Landmark UNC Study Turns Skin Cells into Cancer Hunting Stem Cells
Researchers out of the University of North Carolina-Chapel Hill have just concluded a study in which they have been able to convert human skin cells into cancer hunting stem cells that can target glioblastoma brain tumors. Of course, the landmark study could pave the way for more cancer treatments in the future.
Glioblastomas are aggressive and fast-growing tumors which form something called astrocytes, which are cells that make up the brain’s supportive tissue. Astrocytes typically reproduce quickly, and since they require support from a large network of blood vessels, they can be deadly. The condition is rare, though, so it can be difficult to treat, as described by the American Brain Tumor Association.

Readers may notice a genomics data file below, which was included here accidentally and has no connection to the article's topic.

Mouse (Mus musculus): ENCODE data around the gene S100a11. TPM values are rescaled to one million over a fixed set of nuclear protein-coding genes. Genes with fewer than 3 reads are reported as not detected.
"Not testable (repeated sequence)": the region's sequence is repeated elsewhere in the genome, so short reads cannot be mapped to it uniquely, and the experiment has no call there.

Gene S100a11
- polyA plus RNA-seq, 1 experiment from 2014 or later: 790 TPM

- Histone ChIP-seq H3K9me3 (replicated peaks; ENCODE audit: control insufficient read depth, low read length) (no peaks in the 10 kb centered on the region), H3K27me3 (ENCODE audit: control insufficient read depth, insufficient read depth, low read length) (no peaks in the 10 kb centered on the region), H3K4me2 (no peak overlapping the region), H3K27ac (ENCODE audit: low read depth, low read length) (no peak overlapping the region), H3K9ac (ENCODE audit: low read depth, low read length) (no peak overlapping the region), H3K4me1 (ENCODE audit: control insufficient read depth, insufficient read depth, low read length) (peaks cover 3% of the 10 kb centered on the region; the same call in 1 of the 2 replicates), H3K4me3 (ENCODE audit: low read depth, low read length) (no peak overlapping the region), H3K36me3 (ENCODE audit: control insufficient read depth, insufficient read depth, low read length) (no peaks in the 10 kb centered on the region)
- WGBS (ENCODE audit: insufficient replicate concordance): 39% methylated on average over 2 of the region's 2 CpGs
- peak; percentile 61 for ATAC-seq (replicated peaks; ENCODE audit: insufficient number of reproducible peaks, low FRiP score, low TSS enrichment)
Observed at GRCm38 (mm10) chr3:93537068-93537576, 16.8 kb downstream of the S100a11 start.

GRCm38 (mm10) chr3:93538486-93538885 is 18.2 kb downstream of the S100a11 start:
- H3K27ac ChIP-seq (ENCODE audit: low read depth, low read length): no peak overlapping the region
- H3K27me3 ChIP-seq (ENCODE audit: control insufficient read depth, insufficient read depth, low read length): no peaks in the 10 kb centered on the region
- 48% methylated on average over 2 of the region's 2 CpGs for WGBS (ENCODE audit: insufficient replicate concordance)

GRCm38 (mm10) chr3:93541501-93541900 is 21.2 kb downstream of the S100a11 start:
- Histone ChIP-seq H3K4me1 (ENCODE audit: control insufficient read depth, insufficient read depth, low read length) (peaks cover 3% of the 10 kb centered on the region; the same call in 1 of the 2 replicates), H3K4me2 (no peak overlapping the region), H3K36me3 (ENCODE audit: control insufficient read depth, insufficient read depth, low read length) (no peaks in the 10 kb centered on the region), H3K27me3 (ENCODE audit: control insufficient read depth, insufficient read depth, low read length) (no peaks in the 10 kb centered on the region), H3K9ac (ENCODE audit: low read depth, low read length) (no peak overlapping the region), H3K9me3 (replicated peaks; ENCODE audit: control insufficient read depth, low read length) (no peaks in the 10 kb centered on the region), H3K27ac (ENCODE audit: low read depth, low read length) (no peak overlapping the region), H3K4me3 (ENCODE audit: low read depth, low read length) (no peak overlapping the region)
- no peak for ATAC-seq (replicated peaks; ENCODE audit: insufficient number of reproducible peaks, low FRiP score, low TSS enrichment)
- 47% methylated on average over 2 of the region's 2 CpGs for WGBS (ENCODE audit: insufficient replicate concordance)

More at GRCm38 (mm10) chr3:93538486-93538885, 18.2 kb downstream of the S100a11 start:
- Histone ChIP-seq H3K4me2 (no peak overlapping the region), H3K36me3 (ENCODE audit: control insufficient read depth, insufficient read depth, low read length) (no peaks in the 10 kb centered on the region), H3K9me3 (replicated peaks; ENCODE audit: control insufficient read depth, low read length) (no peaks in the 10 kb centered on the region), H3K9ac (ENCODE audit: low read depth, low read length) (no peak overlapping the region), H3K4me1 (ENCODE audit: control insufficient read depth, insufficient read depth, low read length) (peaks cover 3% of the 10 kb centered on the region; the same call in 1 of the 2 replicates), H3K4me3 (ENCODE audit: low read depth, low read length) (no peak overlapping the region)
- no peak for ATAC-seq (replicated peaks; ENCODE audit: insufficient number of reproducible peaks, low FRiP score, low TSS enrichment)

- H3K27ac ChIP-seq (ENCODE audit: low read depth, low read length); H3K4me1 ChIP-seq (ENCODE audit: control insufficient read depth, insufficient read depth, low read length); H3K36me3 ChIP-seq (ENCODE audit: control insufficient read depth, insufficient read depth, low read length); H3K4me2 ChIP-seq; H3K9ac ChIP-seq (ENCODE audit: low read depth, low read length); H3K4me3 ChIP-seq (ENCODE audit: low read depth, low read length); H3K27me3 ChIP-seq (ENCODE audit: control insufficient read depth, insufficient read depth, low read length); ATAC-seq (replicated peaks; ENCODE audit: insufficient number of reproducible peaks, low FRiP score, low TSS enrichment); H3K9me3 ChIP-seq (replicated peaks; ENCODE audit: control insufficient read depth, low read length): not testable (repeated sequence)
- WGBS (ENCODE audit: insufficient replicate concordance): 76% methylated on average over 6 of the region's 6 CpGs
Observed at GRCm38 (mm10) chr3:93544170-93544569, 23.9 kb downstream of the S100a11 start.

In the study, researchers basically extracted skin cells and then “reprogrammed them.”
The study authors describe: “We find that [induced neural stem cells] iNSCs genetically engineered with optical reporters and tumoricidal gene products retain the capacity to differentiate and induced apoptosis in co-cultured human glioblastoma cells. Time-lapse imaging shows that iNSCs are tumoritropic, homing rapidly to co-cultured glioblastoma cells and migrating extensively to distant tumor foci in the murine brain.”
In laymen’s terms, of course, this just means that they found the engineered stem cells could perform beneficial functions. They found that, depending on the tumor type this technique could increase survival times in mice by as much as 160 to 220 percent.
As such, UNC assistant professor Dr. Shawn Hingtgen comments, “Our work represents the newest evolution of the stem-cell technology that won the Nobel Prize in 2012,” Dr. Hingtgen explained. “We wanted to find out if these induced neural stem cells would home in on cancer cells and whether they could be used to deliver a therapeutic agent. This is the first time this direct reprogramming technology has been used to treat cancer.”
The results of this study have been published in the journal Nature Communications, in an article entitled “Therapeutically engineered induced neural stem cells are tumour-homing and inhibit progression of glioblastoma.”